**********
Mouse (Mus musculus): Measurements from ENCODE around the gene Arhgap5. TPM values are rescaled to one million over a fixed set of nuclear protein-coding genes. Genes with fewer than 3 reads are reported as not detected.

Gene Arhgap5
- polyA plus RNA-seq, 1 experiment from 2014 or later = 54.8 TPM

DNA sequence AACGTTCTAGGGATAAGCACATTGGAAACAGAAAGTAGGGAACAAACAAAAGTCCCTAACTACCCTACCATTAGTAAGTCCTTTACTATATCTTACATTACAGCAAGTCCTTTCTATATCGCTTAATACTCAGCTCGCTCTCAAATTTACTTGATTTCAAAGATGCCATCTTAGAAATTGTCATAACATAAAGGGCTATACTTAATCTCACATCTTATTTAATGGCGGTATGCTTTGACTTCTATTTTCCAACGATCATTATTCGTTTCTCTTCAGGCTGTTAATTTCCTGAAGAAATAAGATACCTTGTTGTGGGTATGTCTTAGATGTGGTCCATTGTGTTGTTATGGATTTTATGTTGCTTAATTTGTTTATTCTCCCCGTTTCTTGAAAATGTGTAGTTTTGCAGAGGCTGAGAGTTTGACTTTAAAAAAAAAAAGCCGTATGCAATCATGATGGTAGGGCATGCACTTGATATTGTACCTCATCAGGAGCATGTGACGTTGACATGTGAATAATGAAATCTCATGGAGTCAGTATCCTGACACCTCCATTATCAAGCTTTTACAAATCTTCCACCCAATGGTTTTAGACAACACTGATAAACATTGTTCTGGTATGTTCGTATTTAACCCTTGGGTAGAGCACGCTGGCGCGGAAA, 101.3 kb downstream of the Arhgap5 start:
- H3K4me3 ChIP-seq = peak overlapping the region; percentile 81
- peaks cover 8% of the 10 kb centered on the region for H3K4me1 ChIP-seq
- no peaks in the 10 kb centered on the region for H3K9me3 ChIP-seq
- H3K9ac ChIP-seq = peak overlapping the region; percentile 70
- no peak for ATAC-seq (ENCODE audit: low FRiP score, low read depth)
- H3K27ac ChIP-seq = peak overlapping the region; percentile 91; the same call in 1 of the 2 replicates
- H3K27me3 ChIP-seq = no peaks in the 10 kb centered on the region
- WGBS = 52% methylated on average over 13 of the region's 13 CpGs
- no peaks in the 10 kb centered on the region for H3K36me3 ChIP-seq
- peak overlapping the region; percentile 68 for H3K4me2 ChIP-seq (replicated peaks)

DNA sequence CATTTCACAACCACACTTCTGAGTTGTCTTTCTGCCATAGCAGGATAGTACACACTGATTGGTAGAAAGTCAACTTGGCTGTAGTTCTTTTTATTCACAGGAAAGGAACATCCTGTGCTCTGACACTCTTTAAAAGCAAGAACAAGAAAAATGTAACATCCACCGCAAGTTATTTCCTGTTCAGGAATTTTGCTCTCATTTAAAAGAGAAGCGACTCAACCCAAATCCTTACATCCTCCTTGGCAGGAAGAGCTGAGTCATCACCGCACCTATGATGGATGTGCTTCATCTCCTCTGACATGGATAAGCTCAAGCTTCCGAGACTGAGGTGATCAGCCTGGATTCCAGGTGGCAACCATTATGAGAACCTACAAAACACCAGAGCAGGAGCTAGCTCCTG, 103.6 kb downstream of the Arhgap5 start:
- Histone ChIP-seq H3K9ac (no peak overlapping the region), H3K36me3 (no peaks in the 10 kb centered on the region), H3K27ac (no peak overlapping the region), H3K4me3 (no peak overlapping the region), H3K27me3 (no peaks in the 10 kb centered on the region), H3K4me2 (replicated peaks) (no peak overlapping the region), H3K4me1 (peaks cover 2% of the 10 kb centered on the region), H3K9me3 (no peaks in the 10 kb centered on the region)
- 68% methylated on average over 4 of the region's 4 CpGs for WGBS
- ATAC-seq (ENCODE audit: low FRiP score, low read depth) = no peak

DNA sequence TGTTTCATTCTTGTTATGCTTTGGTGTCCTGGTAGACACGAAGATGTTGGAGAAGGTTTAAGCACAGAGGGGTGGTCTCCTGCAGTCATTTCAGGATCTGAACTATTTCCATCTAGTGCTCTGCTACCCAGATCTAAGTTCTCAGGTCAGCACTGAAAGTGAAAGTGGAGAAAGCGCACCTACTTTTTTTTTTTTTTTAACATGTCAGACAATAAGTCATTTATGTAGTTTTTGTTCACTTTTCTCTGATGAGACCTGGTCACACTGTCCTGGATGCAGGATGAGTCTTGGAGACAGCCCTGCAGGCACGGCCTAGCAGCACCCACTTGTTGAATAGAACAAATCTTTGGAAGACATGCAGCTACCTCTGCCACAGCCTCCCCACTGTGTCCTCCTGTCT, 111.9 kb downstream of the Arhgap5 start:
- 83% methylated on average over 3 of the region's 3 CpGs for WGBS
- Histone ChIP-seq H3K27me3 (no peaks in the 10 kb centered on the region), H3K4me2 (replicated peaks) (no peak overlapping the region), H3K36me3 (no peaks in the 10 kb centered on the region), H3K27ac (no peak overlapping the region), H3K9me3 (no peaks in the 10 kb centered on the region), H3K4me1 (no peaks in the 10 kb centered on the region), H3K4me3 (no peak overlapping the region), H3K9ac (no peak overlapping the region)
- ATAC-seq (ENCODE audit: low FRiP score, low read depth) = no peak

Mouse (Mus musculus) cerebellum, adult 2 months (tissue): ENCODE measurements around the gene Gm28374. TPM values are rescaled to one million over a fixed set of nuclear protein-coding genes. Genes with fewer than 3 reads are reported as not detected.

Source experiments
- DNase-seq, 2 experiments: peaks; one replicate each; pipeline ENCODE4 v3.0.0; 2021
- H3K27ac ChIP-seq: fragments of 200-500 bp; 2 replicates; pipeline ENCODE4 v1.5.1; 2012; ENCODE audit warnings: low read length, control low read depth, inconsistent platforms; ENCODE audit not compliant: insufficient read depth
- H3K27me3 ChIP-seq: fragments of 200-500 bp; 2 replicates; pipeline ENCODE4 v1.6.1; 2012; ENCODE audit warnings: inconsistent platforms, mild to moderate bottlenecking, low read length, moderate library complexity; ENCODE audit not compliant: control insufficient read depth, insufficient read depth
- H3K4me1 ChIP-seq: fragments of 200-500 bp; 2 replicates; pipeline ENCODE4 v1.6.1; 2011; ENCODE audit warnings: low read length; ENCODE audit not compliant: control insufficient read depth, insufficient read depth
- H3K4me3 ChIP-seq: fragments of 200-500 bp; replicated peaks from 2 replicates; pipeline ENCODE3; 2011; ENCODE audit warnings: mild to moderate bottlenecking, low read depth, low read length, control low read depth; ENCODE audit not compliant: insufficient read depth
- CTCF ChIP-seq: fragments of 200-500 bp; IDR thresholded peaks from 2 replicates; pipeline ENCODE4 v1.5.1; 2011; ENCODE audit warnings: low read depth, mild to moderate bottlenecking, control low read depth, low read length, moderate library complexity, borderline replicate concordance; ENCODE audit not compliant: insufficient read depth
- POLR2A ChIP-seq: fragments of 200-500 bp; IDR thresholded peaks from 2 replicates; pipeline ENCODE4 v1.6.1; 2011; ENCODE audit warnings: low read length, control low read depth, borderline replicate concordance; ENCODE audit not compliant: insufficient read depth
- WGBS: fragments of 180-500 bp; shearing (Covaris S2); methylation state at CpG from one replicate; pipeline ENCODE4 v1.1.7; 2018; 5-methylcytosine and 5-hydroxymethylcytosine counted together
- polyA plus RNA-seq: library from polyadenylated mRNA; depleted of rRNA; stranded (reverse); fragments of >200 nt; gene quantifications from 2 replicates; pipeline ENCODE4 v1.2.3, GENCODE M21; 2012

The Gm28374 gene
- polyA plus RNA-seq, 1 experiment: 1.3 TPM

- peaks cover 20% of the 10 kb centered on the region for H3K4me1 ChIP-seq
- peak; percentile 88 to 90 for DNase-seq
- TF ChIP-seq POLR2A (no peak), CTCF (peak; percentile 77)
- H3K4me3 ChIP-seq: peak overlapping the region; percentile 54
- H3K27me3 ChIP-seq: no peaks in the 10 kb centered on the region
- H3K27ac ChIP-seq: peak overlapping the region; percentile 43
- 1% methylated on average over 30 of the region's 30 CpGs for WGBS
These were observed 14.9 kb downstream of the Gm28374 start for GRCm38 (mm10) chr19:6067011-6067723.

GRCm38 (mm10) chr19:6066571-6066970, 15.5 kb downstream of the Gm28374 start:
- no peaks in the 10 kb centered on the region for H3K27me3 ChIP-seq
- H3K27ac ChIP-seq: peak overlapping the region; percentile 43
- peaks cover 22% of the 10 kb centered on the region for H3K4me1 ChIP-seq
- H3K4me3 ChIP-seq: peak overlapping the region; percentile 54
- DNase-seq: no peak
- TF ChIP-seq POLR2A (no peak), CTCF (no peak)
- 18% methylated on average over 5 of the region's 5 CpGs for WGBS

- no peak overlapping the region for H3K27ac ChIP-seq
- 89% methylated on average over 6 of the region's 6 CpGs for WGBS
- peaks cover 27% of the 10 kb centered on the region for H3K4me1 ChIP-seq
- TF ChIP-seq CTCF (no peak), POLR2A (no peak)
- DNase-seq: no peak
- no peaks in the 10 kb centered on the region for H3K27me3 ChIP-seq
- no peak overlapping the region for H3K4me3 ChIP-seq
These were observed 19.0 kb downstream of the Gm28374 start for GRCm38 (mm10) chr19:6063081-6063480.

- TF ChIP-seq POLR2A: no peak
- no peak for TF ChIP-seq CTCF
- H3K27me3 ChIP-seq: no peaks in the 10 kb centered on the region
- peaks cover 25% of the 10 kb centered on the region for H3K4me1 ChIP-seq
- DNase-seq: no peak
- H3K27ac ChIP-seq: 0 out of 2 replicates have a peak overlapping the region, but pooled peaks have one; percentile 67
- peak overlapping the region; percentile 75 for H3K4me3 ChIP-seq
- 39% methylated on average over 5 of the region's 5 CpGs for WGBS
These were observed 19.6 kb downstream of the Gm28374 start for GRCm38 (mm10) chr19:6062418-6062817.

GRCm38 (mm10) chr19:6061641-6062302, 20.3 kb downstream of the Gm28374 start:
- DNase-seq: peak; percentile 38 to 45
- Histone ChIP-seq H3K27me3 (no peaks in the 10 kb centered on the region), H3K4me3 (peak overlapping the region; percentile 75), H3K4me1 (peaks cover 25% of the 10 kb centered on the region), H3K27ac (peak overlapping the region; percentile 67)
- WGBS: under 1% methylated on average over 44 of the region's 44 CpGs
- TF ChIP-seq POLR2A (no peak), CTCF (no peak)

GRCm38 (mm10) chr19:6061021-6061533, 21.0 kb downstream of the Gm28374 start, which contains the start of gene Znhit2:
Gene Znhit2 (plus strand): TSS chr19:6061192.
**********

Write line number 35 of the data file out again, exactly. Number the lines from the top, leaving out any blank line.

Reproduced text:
- polyA plus RNA-seq, 1 experiment: 1.3 TPM